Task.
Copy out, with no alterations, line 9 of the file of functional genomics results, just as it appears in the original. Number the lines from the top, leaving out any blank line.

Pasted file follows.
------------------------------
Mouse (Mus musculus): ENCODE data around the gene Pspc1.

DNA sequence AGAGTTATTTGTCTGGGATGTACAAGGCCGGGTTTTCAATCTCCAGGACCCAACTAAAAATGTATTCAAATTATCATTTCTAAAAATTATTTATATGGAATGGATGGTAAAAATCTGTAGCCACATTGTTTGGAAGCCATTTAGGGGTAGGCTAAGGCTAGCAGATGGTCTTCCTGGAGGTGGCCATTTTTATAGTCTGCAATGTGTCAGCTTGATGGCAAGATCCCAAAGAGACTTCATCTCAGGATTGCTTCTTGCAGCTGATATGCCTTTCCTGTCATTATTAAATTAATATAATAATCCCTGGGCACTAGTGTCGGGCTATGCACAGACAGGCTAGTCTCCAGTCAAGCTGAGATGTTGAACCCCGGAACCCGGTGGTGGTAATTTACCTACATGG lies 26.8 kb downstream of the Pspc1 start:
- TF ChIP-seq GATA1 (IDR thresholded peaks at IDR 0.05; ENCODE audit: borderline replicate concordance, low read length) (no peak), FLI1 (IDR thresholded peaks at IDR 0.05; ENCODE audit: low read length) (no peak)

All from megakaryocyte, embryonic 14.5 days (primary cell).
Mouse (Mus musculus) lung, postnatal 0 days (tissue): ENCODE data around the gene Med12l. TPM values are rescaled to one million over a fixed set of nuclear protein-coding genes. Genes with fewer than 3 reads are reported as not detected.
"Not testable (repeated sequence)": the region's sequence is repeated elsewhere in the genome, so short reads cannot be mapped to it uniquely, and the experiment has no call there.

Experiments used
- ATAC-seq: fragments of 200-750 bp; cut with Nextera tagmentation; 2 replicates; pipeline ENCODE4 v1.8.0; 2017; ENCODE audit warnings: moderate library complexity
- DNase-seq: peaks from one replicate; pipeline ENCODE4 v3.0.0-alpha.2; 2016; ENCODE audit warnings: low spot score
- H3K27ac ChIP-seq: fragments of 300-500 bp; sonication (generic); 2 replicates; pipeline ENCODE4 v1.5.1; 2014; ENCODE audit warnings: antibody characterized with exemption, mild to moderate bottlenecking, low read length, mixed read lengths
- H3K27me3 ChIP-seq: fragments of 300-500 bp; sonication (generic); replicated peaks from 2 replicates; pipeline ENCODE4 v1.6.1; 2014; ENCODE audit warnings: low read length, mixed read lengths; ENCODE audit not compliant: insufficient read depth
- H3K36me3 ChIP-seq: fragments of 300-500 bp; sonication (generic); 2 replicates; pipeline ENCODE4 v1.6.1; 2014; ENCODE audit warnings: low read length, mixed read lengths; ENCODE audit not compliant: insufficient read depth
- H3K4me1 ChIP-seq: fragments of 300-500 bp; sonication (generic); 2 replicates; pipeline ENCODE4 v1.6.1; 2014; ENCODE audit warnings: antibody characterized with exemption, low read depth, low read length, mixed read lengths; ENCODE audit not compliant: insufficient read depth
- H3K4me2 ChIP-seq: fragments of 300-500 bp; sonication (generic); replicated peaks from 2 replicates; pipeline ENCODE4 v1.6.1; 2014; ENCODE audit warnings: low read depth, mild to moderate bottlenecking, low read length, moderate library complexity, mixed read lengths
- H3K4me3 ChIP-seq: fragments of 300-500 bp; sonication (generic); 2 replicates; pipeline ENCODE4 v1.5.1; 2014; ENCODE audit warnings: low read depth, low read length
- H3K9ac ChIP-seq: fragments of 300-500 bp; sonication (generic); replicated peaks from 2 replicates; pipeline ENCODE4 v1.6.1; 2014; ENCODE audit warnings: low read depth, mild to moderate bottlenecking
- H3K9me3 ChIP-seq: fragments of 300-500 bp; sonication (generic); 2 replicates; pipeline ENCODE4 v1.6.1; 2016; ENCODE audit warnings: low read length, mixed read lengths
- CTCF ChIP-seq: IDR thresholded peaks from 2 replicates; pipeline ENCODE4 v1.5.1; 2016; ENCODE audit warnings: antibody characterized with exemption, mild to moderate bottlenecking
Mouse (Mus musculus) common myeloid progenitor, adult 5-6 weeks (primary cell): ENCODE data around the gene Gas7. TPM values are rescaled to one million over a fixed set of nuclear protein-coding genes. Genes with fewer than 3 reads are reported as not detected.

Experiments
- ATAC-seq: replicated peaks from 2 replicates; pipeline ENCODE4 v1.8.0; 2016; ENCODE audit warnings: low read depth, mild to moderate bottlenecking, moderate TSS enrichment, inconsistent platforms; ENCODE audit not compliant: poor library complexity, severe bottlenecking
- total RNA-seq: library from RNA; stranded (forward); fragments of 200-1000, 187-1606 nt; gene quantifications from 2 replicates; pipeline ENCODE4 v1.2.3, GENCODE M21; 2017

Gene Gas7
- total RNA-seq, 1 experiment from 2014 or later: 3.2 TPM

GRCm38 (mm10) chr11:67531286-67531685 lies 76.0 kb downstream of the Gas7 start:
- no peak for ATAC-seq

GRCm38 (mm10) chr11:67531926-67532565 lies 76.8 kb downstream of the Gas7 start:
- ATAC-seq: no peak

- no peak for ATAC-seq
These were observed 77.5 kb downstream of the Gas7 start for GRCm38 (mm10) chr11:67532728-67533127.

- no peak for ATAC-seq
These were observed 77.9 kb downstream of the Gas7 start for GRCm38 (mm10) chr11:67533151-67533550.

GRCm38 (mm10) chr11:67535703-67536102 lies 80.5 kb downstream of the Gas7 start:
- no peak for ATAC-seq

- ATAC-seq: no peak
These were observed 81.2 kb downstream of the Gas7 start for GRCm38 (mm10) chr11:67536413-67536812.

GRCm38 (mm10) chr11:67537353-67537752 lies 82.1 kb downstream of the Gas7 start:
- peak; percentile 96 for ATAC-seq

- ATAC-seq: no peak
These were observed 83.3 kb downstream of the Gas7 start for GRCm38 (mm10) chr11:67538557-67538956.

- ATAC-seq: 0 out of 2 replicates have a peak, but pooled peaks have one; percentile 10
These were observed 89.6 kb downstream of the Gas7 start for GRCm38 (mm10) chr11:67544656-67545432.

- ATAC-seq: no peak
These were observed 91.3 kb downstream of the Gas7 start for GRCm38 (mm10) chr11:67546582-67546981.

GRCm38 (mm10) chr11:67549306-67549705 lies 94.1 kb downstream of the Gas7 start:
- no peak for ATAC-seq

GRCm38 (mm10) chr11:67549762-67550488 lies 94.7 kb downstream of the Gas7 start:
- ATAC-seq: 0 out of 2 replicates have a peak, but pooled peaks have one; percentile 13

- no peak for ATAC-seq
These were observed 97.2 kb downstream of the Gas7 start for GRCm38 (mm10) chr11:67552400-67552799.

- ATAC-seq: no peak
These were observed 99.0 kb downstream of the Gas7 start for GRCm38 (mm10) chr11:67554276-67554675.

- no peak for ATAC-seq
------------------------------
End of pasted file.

- DNase-seq: peaks from one replicate; pipeline ENCODE4 v3.0.0-alpha.2; 2016; ENCODE audit warnings: low spot score